Occupational therapy focuses on the development of skills necessary for your child's independence. These skills include fine motor skills, visual-motor skills, visual-spatial awareness, oral-motor and oral-sensory processing, and sensory integration. Occupational therapy has little to do with your child's ultimate job choice. But it does pertain to your child's role (or occupation) as a member of your family, his or her school and the community.
An occupational therapist might work with your child to help promote arm and hand movements. This work can lay the foundation for later-developing fine motor skills, such as reaching, grasping, releasing, and manipulating toys. An Occupational Therapist may also assist your child with feeding (management of food and liquids, cup drinking, finger feeding and utensil use), or facilitate use of touch, balance, smell, taste and motor planning.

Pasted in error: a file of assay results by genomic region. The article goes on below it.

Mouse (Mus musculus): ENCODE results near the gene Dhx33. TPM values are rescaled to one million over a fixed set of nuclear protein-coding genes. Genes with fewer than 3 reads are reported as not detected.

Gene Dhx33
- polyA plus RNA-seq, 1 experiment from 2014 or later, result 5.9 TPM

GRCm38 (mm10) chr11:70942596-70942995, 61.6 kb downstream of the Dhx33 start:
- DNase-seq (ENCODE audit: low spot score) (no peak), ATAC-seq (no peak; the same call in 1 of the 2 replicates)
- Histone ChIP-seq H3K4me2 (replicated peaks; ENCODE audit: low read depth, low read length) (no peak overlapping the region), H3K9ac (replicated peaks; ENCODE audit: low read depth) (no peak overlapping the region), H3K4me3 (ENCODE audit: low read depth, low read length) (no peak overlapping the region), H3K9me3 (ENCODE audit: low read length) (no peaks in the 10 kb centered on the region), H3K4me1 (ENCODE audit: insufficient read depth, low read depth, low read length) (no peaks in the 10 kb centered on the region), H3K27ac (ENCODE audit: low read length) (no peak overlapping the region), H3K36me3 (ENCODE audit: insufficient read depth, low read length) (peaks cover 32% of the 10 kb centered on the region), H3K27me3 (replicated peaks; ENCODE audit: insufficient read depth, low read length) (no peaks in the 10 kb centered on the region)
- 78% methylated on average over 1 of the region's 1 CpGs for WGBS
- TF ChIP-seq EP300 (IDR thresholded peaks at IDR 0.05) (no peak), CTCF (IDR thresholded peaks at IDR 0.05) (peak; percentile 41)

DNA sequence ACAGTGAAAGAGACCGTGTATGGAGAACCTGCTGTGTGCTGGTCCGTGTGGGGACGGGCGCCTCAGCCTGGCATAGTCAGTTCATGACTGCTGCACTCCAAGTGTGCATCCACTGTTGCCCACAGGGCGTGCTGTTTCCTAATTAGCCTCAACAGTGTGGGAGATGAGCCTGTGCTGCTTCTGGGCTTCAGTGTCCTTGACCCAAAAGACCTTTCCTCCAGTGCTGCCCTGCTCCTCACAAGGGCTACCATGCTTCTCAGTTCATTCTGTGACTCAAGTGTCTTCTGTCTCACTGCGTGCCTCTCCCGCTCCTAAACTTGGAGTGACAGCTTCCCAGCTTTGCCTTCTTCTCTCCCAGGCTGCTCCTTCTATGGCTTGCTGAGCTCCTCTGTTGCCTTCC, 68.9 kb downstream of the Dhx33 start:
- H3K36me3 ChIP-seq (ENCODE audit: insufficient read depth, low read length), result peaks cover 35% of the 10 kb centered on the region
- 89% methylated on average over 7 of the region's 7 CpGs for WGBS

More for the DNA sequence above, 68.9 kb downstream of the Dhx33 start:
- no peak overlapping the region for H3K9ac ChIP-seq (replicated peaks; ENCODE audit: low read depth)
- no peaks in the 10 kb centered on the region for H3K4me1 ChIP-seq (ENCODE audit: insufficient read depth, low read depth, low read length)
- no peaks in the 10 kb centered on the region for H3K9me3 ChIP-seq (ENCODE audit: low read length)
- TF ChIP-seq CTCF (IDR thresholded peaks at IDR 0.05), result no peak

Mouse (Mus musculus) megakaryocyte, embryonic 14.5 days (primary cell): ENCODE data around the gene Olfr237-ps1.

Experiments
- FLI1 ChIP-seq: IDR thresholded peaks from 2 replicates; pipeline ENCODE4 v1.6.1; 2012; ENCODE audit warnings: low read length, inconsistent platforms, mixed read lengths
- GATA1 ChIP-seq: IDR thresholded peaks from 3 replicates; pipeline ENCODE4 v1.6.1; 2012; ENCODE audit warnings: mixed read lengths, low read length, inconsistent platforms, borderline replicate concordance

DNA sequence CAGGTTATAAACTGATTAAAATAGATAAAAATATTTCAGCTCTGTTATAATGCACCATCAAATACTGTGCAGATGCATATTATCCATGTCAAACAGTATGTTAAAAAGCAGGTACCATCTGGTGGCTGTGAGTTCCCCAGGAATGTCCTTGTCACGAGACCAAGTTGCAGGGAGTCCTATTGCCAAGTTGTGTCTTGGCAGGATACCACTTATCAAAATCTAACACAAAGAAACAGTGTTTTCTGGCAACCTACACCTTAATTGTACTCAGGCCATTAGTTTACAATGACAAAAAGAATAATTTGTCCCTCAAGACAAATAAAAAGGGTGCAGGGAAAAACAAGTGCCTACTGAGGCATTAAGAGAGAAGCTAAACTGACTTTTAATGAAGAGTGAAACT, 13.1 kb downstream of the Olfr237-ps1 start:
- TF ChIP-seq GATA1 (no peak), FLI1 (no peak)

As with gross motor skills, a number of characteristics associated with Down syndrome may affect your child's development of occupational skills. Your occupational therapist can work with you to develop strategies and activities to help your child build strong foundational skills for independence.